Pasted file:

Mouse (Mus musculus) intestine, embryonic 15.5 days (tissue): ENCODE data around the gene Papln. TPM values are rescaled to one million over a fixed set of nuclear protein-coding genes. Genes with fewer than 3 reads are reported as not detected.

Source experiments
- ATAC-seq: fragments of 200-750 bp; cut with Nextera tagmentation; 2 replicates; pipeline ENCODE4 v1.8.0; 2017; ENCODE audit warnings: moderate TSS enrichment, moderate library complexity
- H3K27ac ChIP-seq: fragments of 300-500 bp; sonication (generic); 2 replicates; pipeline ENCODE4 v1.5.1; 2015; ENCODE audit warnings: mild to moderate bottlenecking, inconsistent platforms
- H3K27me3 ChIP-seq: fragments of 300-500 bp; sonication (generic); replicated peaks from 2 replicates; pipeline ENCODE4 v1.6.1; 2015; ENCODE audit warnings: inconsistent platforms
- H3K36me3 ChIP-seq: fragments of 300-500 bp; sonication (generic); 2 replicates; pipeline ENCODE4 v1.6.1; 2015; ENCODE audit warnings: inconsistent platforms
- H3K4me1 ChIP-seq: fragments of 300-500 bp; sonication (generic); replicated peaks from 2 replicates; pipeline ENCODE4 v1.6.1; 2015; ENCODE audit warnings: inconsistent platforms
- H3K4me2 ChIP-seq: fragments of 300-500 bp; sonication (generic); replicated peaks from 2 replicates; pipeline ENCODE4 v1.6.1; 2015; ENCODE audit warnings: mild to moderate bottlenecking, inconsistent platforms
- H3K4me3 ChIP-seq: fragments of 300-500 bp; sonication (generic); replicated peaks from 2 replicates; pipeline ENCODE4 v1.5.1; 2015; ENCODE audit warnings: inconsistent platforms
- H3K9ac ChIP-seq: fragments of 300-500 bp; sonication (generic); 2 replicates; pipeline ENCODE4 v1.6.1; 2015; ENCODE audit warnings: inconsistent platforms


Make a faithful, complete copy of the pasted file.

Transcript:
Mouse (Mus musculus) intestine, embryonic 15.5 days (tissue): ENCODE data around the gene Papln. TPM values are rescaled to one million over a fixed set of nuclear protein-coding genes. Genes with fewer than 3 reads are reported as not detected.

Source experiments
- ATAC-seq: fragments of 200-750 bp; cut with Nextera tagmentation; 2 replicates; pipeline ENCODE4 v1.8.0; 2017; ENCODE audit warnings: moderate TSS enrichment, moderate library complexity
- H3K27ac ChIP-seq: fragments of 300-500 bp; sonication (generic); 2 replicates; pipeline ENCODE4 v1.5.1; 2015; ENCODE audit warnings: mild to moderate bottlenecking, inconsistent platforms
- H3K27me3 ChIP-seq: fragments of 300-500 bp; sonication (generic); replicated peaks from 2 replicates; pipeline ENCODE4 v1.6.1; 2015; ENCODE audit warnings: inconsistent platforms
- H3K36me3 ChIP-seq: fragments of 300-500 bp; sonication (generic); 2 replicates; pipeline ENCODE4 v1.6.1; 2015; ENCODE audit warnings: inconsistent platforms
- H3K4me1 ChIP-seq: fragments of 300-500 bp; sonication (generic); replicated peaks from 2 replicates; pipeline ENCODE4 v1.6.1; 2015; ENCODE audit warnings: inconsistent platforms
- H3K4me2 ChIP-seq: fragments of 300-500 bp; sonication (generic); replicated peaks from 2 replicates; pipeline ENCODE4 v1.6.1; 2015; ENCODE audit warnings: mild to moderate bottlenecking, inconsistent platforms
- H3K4me3 ChIP-seq: fragments of 300-500 bp; sonication (generic); replicated peaks from 2 replicates; pipeline ENCODE4 v1.5.1; 2015; ENCODE audit warnings: inconsistent platforms
- H3K9ac ChIP-seq: fragments of 300-500 bp; sonication (generic); 2 replicates; pipeline ENCODE4 v1.6.1; 2015; ENCODE audit warnings: inconsistent platforms